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Resources, information for wildfire evacuees

Here's how to sign up for emergency alerts and what to do when and if you have to evacuate.

COLORADO, USA — Wildfires are blazing across many parts of Colorado and thousands are being forced to evacuate.

Below is a list of information for evacuees, including how to sign up for emergency alerts, what steps to take if you have to evacuate and more.

> Video above: East Troublesome Fire time lapse.

Full 9NEWS coverage of wildfires in Colorado can be found here. 

RELATED: Here's a look at all the wildfires burning in Colorado right now

Sign up for emergency alerts

Many counties utilize the CodeRED Cellular Emergency Notification System to provide emergency alerts regarding:

  • Drinking-water contamination
  • Evacuation notices
  • Fires
  • Flooding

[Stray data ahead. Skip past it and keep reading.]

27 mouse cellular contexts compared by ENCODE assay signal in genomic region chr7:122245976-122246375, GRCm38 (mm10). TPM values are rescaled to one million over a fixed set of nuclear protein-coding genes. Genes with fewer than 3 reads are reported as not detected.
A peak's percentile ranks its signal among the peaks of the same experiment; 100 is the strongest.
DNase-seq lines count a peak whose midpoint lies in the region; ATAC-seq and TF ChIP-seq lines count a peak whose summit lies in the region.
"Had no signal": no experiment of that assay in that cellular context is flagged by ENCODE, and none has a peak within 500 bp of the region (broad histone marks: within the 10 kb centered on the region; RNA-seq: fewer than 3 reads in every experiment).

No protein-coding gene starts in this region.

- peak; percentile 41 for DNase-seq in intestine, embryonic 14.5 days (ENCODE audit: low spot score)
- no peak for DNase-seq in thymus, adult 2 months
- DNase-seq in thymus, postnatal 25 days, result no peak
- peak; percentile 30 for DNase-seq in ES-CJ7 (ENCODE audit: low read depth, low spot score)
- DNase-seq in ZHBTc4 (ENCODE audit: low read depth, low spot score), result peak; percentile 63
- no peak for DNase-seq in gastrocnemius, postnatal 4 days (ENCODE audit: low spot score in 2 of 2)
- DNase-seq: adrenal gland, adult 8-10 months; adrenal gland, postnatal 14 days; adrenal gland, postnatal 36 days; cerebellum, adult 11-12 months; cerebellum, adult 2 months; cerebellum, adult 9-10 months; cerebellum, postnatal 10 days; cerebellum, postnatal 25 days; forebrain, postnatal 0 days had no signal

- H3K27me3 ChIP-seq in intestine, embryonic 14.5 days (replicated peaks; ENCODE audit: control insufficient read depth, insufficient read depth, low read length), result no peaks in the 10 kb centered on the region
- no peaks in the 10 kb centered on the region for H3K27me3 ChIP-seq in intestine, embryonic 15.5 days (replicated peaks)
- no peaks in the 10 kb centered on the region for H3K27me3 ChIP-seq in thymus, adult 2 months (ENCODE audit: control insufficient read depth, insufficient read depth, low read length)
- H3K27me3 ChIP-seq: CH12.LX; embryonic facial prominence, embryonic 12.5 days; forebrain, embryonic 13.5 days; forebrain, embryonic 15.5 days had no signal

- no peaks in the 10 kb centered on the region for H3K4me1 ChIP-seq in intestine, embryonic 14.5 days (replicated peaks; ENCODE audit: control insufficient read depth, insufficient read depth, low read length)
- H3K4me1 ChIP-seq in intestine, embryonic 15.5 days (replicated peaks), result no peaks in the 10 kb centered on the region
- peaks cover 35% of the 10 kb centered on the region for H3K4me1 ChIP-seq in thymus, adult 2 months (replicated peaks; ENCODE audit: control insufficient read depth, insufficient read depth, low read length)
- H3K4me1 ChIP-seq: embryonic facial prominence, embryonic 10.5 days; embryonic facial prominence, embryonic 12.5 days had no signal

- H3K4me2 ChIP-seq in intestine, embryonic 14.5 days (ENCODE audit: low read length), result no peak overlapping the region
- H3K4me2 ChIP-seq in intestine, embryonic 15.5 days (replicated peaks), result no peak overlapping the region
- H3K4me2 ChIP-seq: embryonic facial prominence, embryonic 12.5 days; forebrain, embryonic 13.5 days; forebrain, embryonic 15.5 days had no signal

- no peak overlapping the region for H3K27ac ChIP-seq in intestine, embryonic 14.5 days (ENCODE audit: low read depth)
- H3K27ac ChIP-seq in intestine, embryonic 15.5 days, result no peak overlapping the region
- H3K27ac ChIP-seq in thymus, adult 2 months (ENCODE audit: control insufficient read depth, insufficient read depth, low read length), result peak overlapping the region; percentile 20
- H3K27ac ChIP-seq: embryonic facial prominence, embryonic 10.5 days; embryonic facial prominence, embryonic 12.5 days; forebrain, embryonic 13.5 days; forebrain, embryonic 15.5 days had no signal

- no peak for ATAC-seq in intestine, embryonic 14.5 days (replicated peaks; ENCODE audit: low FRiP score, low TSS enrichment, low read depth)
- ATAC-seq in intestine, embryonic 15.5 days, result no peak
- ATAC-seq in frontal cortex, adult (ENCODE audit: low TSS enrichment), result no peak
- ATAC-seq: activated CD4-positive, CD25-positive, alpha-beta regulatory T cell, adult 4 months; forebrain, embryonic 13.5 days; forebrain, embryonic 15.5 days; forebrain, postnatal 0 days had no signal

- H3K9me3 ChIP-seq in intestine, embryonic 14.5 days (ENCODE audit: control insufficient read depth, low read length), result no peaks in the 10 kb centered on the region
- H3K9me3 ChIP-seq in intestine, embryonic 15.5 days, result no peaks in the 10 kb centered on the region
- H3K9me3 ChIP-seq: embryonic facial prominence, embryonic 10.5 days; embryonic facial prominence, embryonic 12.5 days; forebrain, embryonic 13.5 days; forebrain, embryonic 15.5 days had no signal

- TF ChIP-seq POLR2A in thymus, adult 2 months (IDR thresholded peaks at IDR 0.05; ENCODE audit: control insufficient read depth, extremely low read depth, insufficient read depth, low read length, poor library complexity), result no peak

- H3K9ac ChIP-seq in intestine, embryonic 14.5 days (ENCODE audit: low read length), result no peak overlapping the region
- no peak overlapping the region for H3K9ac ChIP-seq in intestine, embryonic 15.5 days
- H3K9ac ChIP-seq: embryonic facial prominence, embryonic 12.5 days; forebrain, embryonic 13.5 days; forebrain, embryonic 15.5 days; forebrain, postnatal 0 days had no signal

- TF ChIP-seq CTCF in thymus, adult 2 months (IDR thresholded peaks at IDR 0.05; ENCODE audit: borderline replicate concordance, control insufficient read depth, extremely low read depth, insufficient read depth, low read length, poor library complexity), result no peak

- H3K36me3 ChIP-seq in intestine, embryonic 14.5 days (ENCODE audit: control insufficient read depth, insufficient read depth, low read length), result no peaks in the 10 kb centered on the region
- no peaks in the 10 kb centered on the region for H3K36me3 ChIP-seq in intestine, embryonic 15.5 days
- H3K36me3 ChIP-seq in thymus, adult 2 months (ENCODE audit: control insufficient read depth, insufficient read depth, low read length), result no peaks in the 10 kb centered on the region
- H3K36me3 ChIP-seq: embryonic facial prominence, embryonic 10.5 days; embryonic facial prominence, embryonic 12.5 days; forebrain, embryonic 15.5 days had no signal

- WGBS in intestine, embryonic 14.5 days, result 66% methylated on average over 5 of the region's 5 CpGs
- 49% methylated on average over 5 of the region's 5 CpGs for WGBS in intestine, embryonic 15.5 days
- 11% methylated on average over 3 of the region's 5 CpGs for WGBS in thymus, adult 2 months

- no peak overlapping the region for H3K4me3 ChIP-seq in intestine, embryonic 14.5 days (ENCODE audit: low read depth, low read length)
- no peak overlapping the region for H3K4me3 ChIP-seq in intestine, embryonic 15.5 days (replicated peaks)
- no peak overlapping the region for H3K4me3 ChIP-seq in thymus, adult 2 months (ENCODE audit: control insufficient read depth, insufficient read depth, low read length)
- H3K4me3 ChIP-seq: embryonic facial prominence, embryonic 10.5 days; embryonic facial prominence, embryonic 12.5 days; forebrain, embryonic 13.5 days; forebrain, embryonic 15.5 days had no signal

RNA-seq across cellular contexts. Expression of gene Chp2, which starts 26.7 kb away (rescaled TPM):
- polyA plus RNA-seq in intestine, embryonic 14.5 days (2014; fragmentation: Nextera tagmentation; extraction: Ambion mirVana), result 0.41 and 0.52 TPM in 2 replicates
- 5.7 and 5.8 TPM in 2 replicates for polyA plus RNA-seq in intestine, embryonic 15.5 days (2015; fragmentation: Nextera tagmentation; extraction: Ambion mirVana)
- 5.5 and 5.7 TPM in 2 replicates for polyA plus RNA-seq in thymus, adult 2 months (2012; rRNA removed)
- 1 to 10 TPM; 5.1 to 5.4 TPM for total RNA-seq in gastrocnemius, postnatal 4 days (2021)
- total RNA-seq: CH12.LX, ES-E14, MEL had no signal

• Hazardous materials spills/leaks
  • Missing persons

This system allows ultra-high-speed cellular phone or text messaging to inform registered participants during an emergency or disaster affecting Grand County.

> Sign up for CodeRED on your computer here

Please, do not enter landline phones in this system (even in "alternate phone"). This system will only be used for emergency purposes.

CodeRED also offers a free app, which you can download to your Apple or Android device. 

> Download the app here. 

What to do when you have to evacuate

When you have to evacuate, experts recommend you complete as many of the following preparations as possible, but only if there is enough time to do so without jeopardizing your life. Evacuate as soon as you are told to, or if you feel unsafe.